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Green hydrogen sounds like a win for developing countries. But cost and transport are problems

By Rod Crompton, Visiting Adjunct Professor, African Energy Leadership Centre, Wits Business School, University of the Witwatersrand
Bruce Douglas Young, Senior Lecturer, Africa Energy Leadership Centre, University of the Witwatersrand
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Hydrogen is used mainly to make chemicals such as fertiliser, and in oil refineries. Most hydrogen in the world today is made from natural gas or coal – methods associated with large carbon dioxide emissions. Developed countries are therefore looking to “green hydrogen” instead – produced using renewable electricity such as solar and wind power. Energy experts Rod Crompton and Bruce Young explain green hydrogen’s potential benefits and challenges.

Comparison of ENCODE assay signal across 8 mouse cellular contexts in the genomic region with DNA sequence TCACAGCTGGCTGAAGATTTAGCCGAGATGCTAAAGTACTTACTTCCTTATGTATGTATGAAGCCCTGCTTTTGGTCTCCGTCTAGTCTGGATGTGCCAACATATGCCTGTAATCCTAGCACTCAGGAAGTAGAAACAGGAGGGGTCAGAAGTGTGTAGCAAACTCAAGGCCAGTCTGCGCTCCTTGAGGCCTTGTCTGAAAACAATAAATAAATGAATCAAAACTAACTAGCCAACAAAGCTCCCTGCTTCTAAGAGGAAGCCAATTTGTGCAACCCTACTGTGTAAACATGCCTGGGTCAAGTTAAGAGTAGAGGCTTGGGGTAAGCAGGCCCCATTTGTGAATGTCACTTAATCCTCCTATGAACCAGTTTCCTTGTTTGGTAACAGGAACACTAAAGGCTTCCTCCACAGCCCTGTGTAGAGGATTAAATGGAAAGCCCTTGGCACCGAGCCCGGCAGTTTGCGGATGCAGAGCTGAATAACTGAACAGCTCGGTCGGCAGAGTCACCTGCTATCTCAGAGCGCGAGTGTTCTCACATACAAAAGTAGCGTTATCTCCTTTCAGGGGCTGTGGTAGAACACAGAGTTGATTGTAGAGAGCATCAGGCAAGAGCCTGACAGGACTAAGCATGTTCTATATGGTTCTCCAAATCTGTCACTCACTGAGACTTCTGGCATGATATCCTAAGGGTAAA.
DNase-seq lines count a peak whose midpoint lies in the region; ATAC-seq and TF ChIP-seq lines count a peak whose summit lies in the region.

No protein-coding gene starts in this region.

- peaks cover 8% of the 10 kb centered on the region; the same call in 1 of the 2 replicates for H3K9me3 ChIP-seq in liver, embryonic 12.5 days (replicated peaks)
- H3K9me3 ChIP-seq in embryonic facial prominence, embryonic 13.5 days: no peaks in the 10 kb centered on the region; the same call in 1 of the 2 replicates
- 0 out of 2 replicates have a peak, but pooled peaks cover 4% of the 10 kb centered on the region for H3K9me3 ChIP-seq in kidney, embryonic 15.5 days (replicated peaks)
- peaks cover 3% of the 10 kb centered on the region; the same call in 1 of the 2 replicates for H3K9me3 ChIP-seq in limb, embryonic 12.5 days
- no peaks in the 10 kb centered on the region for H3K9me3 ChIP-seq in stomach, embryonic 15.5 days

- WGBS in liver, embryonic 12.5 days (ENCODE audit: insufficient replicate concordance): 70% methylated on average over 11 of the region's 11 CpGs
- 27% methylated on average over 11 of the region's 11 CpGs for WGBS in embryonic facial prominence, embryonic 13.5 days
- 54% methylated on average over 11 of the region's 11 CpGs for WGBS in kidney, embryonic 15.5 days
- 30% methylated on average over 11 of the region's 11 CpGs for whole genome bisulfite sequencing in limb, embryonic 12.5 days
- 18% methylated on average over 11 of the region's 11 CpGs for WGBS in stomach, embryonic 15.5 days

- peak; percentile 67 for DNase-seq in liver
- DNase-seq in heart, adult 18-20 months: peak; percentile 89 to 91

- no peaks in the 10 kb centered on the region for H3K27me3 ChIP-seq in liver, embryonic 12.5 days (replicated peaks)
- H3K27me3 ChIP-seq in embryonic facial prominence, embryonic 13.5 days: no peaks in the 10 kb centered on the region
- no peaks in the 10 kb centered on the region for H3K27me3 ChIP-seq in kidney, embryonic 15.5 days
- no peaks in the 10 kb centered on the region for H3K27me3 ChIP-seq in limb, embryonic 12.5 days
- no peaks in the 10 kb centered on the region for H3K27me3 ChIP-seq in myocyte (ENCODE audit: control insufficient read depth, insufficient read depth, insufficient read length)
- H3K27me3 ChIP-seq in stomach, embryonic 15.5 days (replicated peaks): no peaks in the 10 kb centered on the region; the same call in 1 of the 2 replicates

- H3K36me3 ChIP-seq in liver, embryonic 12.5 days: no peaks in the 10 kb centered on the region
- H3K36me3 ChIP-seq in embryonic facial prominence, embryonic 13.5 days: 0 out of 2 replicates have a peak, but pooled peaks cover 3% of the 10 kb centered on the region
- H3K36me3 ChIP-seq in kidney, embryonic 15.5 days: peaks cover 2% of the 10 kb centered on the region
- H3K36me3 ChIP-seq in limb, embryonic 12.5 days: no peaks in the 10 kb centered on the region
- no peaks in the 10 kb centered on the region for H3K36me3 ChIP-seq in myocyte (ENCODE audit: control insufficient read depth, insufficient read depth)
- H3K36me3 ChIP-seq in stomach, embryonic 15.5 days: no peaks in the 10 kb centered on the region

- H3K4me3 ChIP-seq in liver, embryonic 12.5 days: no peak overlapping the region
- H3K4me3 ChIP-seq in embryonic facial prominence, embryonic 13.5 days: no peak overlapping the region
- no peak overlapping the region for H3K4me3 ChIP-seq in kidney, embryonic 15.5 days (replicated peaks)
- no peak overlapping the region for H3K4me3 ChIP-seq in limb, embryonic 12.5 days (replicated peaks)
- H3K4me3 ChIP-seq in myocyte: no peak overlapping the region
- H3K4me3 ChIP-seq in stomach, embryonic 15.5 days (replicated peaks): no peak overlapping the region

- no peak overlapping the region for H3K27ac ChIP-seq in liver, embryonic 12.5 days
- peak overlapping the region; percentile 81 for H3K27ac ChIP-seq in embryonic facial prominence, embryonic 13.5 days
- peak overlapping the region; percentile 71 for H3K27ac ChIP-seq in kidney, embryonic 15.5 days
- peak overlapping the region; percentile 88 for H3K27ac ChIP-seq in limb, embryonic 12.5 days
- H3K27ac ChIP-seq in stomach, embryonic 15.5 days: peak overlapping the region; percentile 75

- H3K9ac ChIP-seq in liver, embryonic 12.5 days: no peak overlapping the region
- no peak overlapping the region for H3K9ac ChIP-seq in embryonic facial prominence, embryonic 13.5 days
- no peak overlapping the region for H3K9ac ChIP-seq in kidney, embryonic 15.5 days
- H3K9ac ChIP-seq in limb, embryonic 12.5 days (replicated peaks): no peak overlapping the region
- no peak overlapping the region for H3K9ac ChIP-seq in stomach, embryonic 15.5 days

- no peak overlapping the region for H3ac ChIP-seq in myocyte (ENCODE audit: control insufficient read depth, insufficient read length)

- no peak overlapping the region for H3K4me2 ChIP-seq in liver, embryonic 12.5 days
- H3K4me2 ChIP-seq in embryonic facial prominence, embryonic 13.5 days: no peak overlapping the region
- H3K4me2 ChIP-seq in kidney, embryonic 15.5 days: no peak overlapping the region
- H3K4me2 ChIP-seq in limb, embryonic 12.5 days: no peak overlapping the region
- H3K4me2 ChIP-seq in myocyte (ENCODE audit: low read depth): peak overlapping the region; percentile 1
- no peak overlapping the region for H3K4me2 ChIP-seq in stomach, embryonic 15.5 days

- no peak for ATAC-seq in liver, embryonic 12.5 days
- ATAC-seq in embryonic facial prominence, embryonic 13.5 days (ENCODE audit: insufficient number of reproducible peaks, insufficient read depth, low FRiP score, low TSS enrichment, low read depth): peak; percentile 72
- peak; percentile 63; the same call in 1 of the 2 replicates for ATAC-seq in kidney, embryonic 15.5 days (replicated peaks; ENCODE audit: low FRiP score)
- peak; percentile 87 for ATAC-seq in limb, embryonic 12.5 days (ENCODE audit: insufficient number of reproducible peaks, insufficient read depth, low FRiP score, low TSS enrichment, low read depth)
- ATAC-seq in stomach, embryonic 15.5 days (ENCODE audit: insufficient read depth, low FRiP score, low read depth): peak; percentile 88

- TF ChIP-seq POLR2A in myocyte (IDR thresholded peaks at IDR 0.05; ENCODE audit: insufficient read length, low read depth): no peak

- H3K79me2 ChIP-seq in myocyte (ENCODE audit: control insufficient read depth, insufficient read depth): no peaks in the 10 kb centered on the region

What is hydrogen used for?

Global hydrogen demand reached 94 million tons in 2021, and contained energy equal to about…The Conversation

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